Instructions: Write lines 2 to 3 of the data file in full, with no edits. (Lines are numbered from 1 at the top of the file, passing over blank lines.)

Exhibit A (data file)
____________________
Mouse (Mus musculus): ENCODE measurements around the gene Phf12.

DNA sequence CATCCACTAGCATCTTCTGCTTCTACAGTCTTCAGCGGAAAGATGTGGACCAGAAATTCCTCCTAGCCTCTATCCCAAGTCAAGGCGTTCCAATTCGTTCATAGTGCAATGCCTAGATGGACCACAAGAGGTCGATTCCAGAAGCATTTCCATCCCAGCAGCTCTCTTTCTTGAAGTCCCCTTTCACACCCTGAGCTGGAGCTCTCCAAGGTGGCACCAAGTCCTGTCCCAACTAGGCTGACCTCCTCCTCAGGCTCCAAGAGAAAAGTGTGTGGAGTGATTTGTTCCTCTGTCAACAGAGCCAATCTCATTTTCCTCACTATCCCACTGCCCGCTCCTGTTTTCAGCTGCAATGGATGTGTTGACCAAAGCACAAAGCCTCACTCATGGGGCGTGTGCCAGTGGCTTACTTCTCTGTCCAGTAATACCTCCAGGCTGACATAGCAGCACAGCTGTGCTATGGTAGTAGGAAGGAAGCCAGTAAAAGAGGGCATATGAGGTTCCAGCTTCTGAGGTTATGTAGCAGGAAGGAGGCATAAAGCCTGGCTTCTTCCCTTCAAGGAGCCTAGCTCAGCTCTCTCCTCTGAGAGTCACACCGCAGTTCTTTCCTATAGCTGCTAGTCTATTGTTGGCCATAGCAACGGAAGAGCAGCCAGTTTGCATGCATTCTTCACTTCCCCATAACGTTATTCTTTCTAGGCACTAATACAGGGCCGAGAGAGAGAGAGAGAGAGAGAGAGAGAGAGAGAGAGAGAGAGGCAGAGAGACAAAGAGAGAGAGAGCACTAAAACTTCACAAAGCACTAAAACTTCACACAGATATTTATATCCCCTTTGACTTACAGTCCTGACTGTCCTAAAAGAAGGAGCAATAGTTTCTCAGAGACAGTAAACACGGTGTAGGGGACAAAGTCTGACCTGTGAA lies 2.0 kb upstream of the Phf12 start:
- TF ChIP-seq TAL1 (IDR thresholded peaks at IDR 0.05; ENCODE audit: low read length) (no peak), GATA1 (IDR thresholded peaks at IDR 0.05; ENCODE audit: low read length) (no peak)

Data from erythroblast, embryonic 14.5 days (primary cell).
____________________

DNA sequence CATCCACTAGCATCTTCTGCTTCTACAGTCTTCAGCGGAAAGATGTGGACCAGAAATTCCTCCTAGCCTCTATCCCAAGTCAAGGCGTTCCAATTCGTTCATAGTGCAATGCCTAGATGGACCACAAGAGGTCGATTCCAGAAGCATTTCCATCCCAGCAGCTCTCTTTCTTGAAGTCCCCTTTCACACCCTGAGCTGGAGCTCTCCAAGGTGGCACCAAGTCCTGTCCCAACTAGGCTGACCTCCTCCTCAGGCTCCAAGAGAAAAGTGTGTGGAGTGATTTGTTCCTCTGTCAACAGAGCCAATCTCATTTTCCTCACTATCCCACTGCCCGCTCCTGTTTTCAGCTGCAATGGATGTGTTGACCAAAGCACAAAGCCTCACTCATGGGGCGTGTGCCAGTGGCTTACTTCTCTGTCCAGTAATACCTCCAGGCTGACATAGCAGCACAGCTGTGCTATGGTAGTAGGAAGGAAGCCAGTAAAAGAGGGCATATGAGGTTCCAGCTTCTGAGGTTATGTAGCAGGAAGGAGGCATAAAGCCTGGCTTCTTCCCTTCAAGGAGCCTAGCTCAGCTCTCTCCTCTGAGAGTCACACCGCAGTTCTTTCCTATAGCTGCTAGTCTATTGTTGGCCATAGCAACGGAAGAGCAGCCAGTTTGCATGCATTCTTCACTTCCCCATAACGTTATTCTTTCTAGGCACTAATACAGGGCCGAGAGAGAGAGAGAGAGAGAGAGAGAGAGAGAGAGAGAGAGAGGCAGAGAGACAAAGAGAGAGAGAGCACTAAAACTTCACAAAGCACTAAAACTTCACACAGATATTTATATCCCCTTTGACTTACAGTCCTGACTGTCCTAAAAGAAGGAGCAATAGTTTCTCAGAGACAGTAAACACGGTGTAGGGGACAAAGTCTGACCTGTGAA lies 2.0 kb upstream of the Phf12 start:
- TF ChIP-seq TAL1 (IDR thresholded peaks at IDR 0.05; ENCODE audit: low read length) (no peak), GATA1 (IDR thresholded peaks at IDR 0.05; ENCODE audit: low read length) (no peak)